Gifted and Talented Program

Gifted and Talented Legislation

On January 13, 2020, Governor Phil Murphy signed into law A4710, the Strengthening Gifted and Talented Education Act.  The legislation is to ensure appropriate instructional adaptations are in place for identified students.  School districts are to implement an  ongoing K-12 identification process using multiple measures for intellectual ability, creativity, or a specific subject area, while ensuring equitable access for identification.  In identifying and serving students, districts must consider National Association for Gifted Children (NAGC) standards.  Districts are required to maintain a list of students receiving services, and develop and document the plans that are in place.  Districts must also provide time and resources to support services and support professional development for staff.

Link to Ridgewood Board of Education Policy 2464, Gifted and Talented Students

Definition According to Legislation
"Gifted and talented student" means a student who possesses or demonstrates a high level of ability in one or more content areas when compared to his chronological peers in the school district and who requires modification of his educational program if he is to achieve in accordance with his capabilities.

Gifted and Talented Program, Ridgewood Public Schools


Mark Ferreri, Supervisor of Social Studies, World Languages and Business

Dan Kilday, Supervisor of Wellness

Chris McCullough, Supervisor of Visual and Performing Arts

Greg McDonald, Supervisor of Mathematics and Computer Science

Susan Nold, Supervisor of English

Jeannie O'Neill, Supervisor of Elementary Education

Tara Taylor, Supervisor of Science

Joyce Cerbasi, Staff Developer (K-5)

Stacie Poelstra, Assistant Superintendent for Curriculum, Instruction and Assessment

Identification Process

In grades kindergarten through five, multiple measures for identification include Fountas and Pinnell reading assessments, diagnostic math assessment and exemplar, teacher observations of student proficiency, and NJSLA scores (not available in 2020-21).  These assessments are administered annually to identify students who will qualify for Individualized Differentiation Plans.
In grades six through twelve, multiple measures for annual identification include student proficiency in a variety of courses, and/or completion of prerequisite requirements
All students have access to enrichment through these channels.  

Continuum of Services, Ridgewood Public Schools

Each unit of study in our curriculum includes a "Differentiation for Enrichment" section to provide recommendations for teachers with respect to strategies and/or specific curricular extensions for students who demonstrate advanced proficiency.  Students may receive enriched curriculum on a unit-by-unit basis depending on relevant pre-assessment data.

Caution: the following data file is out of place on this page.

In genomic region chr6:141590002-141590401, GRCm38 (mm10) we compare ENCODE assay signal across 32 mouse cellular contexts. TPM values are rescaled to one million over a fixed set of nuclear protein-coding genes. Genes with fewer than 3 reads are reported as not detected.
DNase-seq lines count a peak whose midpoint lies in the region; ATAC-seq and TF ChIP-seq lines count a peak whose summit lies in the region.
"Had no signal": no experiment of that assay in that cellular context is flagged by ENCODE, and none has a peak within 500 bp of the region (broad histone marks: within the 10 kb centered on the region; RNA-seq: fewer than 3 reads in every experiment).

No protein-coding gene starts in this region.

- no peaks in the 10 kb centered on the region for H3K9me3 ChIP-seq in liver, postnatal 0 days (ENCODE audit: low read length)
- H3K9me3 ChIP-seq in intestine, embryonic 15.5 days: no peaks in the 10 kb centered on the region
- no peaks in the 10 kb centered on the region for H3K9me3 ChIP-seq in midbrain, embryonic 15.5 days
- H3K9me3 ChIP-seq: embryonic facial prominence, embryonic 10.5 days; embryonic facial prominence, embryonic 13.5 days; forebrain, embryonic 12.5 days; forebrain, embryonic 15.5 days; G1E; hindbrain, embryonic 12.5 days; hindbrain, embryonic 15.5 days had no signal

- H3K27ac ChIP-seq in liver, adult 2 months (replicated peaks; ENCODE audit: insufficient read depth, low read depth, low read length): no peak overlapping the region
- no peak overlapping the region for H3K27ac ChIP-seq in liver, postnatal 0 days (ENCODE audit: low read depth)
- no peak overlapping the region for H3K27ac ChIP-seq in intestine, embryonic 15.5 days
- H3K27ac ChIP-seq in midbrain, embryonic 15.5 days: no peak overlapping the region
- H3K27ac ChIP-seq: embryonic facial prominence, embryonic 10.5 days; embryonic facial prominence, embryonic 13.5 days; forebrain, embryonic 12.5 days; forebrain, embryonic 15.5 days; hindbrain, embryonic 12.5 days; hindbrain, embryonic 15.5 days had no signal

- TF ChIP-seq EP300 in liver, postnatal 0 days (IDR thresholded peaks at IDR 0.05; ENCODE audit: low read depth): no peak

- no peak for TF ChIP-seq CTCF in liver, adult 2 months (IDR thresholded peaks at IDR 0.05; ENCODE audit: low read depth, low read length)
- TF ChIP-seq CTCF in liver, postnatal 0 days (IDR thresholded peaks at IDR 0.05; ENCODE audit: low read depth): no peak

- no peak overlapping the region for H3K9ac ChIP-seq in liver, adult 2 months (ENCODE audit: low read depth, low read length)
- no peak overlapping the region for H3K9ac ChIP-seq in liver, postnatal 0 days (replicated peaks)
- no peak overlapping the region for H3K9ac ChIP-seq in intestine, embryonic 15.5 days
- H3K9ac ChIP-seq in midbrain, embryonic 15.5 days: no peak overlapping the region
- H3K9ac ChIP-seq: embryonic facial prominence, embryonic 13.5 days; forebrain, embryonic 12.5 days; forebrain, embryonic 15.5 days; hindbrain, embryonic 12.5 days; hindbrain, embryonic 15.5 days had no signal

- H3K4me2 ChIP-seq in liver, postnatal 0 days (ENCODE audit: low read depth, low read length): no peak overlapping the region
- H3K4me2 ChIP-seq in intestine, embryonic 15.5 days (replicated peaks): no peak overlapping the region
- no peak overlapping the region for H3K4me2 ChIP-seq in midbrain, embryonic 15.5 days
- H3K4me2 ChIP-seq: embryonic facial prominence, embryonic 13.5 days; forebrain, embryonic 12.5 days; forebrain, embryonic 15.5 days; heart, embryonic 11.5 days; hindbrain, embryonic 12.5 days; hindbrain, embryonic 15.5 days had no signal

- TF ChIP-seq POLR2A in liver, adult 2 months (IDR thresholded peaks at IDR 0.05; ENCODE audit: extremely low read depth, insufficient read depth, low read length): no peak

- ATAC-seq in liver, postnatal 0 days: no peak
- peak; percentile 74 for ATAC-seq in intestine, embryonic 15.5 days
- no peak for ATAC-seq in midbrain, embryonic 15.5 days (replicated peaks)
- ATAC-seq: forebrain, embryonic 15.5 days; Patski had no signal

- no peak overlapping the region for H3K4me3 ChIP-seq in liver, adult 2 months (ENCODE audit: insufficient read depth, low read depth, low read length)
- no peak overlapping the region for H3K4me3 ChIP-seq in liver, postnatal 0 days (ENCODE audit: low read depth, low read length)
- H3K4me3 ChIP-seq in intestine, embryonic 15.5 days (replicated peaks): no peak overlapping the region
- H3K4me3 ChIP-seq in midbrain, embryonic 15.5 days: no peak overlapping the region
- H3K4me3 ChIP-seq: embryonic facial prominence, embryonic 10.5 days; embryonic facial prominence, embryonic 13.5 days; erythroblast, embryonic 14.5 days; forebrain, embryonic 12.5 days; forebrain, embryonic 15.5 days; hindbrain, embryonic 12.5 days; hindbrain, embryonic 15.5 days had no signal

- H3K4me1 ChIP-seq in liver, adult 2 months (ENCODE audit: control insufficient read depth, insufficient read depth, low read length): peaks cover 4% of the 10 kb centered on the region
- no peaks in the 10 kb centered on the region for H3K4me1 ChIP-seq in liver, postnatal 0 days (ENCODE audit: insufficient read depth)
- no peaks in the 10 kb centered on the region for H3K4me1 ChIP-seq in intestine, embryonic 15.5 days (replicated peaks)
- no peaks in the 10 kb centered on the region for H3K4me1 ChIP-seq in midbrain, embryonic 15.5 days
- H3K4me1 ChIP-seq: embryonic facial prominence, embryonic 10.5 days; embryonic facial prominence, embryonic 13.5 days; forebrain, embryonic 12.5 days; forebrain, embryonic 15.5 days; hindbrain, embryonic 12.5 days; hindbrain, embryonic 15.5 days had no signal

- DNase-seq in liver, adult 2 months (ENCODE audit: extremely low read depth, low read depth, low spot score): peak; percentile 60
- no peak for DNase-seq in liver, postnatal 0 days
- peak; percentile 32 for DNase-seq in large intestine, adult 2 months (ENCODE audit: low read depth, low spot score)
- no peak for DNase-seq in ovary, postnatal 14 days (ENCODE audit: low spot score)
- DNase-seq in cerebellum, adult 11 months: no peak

In grades kindergarten through five, Individualized Differentiation Plans (IDPs) are developed for identified students. IDPs document differentiation strategies and are shared with parents and updated by the teacher.  Time is built into the day for students to engage with learning at their level of proficiency (reading levels, small group work in class, curriculum extensions) within the regular classroom.  Instructional resources across a variety of grade levels serve students who require enrichment services.

In grades six through twelve, IDPs are not utilized due to the differentiated nature of the program of studies.  Academics are geared toward students' level of proficiency on an ongoing basis, and instructional resources support a variety of advanced learners' needs.

Complaint Procedures

Should a parent/guardian wish to make a complaint that the district has not complied with the provisions of the SGTEA, the first point of contact is the building principal and/or the subject area supervisor.

Should the matter remain unresolved, or its determination be deemed unsatisfactory by the parent/guardian, the parent/guardian may appeal to the Assistant Superintendent for Curriculum, Instruction and Assessment who will affirm, reject or modify the initial resolution.

As outlined in the Strengthening Gifted and Talented Education Act, if the parent/guardian remains unsatisfied, the family may file a petition of appeal to the Executive County Superintendent.  Specifically, the law states:

The Commissioner of Education shall develop a protocol pursuant to which an individual may submit a complaint alleging that a school district is not in compliance with the provisions of this act, and the executive county superintendent of schools shall investigate the complaint. The protocol shall also include procedures for remediating gifted and talented programs in school districts found to be in noncompliance.

A complaint submitted to the executive county superintendent pursuant to this section may only allege noncompliance that has occurred within one year prior to the date that the complaint is submitted.  The complaint shall include:

     (1)   a statement that the identified school district is not in compliance with the provisions of this act, and the specific facts on which the allegation of noncompliance is based; and

     (2)   the name, address, and contact information of the complainant.

The executive county superintendent shall complete the investigation within 60 calendar days after receipt of the complaint and issue a written decision with proposed remediation, if necessary, to the complainant and the school district.